And Kimberly Kindy reported yesterday at The Federal Eye Blog (Washington Post) that, “It’s being called an ‘interagency throw down.’
“The National Institute for Occupational Safety and Health, and the U.S. Department of Agriculture officials are publicly feuding over the results of a study that found the same double-digit injury rates among poultry plant workers both before and after processing lines had accelerated.”
Clifford Krauss reported in today’s New York Times that, “There is an old joke in the energy business that advanced biofuels are the fuel of the future, and always will be.
“A Spanish company, Abengoa Bioenergy, has bet $500 million on robbing that joke of its punch line. In the middle of a cornfield here [Hugoton, Kan.] it is building a 38-acre Erector set of electrical cable and pipe that will soon begin producing cellulosic ethanol, which it calls a low-polluting alternative to petroleum products. This is just as the George W. Bush administration and Congress intended seven years ago with legislation promoting energy independence.
“But even as Abengoa and other companies prepare to produce significant amounts of cellulosic ethanol, using corn stalks and wheat straw as opposed to corn itself, the appetite for such fuels seems to be diminishing.”
The Times article noted that, “The market is saturated with ethanol from corn. The automobile and oil industries are resisting efforts to increase the amount of ethanol blended into gasoline. And now the Environmental Protection Agency is considering reducing the amount of advanced biofuels required for blending into vehicle fuels this year by more than 40 percent below the original target in the Energy Independence and Security Act of 2007. A final decision is due in June.”
Today’s article added that, “Other things have changed, too, since 2007. A boom in shale drilling has produced a sudden gush of domestic oil. Increasingly efficient cars and a sluggish economy have cut demand for fuel. (In recent weeks, ethanol prices spiked because of transportation problems in the Midwest. Gas stations in several states ran out of gasoline because there was not enough ethanol to blend, but the problem is considered temporary.)
“And there is disagreement about the potential for biofuels. Several companies have failed to develop commercial biofuels or have given up trying.”
Also, Laura Barron-Lopez reported yesterday at The Hill’s Energy Blog that, “A Government Accountability Office (GAO) report released Monday said when the Environmental Protection Agency’s (EPA) is late in issuing its annual Renewable Fuel Standards (RFS) it increases costs for refiners.
“The RFS each year sets the amount of biofuels refiners must blend into the nation’s fuel supply. The standards have contributed to declining petroleum consumption while increasing costs, according to the report.
“The GAO report looked at three major changes that have affected the domestic petroleum, or gasoline, refining industry, a key one being the EPA’s renewable fuel mandate.”
CFTC (Commodity Futures Trading Commission)
Katie Micik reported yesterday at DTN (link requires subscription) that, “The Commodity Futures Trading Commission topped the Senate and House Agriculture Committees’ agendas last week, and each body took steps that will shape the future of the commission and its tense relationship with the grain industry.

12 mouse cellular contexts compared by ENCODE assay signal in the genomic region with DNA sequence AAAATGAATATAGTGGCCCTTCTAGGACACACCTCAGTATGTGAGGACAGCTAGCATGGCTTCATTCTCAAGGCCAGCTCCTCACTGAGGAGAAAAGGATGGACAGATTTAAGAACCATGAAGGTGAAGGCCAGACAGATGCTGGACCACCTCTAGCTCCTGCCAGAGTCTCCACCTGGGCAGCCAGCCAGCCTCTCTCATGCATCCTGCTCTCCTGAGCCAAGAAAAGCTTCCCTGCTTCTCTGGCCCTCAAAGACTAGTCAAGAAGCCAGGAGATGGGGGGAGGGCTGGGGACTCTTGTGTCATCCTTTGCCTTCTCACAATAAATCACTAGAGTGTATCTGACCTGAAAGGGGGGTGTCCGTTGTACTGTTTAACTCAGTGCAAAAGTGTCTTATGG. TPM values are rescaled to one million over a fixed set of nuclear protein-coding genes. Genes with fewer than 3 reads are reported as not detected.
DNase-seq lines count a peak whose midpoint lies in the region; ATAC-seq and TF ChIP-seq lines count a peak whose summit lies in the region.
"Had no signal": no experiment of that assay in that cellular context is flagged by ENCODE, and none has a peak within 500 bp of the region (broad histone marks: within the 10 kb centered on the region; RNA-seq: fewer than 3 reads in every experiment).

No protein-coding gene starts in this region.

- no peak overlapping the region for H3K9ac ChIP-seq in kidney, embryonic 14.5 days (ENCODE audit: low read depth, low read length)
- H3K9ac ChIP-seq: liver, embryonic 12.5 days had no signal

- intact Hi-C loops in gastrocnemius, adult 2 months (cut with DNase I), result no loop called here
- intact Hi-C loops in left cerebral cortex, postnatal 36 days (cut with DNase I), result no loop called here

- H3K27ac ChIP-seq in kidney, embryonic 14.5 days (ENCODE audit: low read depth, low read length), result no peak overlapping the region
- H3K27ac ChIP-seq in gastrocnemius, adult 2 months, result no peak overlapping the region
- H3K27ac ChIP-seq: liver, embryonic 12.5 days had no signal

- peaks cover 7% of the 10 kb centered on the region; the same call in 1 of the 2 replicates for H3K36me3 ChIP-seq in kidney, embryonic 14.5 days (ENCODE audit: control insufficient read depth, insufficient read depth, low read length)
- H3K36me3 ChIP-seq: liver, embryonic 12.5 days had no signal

“On Tuesday, the Senate Agriculture Committee approved a slate of nominees to fill three vacancies on the commission’s leadership team. None of them have a background in agriculture. The full Senate still needs to confirm the nominees.
“The House Agriculture Committee passed a bill Wednesday reauthorizing the CFTC and codifying into the law important transparency and accountability reforms in the wake of MF Global’s bankruptcy. It also fixes some of the grain industry’s biggest concerns with CFTC’s recent customer protections rule.”
The DTN article noted that, “The developments expose a fractured relationship between the commission and its ag constituents. Dodd-Frank financial reform legislation strained the relationship, but the tension became even more apparent last fall when the CFTC approved its customer protection rule, ignoring grain industry concerns that the changes to residual interest calculations would dramatically increase the cost of hedging.
“Todd Kemp, vice president of the National Grain and Feed Association, said the customer protection rule was a catalyst that brought agriculture and agribusiness groups together.”
Ms. Micik explained that, “Dodd-Frank financial reform legislation added the wild world of swaps and derivatives to CFTC’s oversight.
“Even though commodity futures didn’t play a role in the 2008 financial crisis, the Dodd-Frank law amplified the importance of CFTC’s mission, and the commission heightened its scrutiny of everyone. Like a well-behaved child with rebellious siblings, the grain industry had to start complying with rules designed to address other industries’ problems.
“As a result, groups like NGFA have had to respond to a much larger volume of rulemakings and regulatory filing at a quicker pace than ever before. ‘It’s a much broader range of issues that we’ve been required to respond to than in the past. It’s been a frustrating process,’ Kemp said.”
Yesterday’s article also noted that, “CFTC needs to have five commissioners, and there are currently three vacancies. The Senate Ag Committee advanced a slate of nominations on Tuesday, but their confirmation in the full Senate is far from certain.
“President Barack Obama nominated Timothy Massad, a former Treasury Department lawyer who oversaw the $700 billion bank bailout program, to replace former Chairman Gary Gensler. He also nominated Chris Giancarlo, a swaps broker in New York, and Sharon Bowen, head of the Securities Investor Protection Corporation, to serve on the commission.
“NGFA and other ag groups have met with all of the nominees, Kemp said, and they’ve been impressed by the nominees’ desire to learn and work with the agriculture industry.”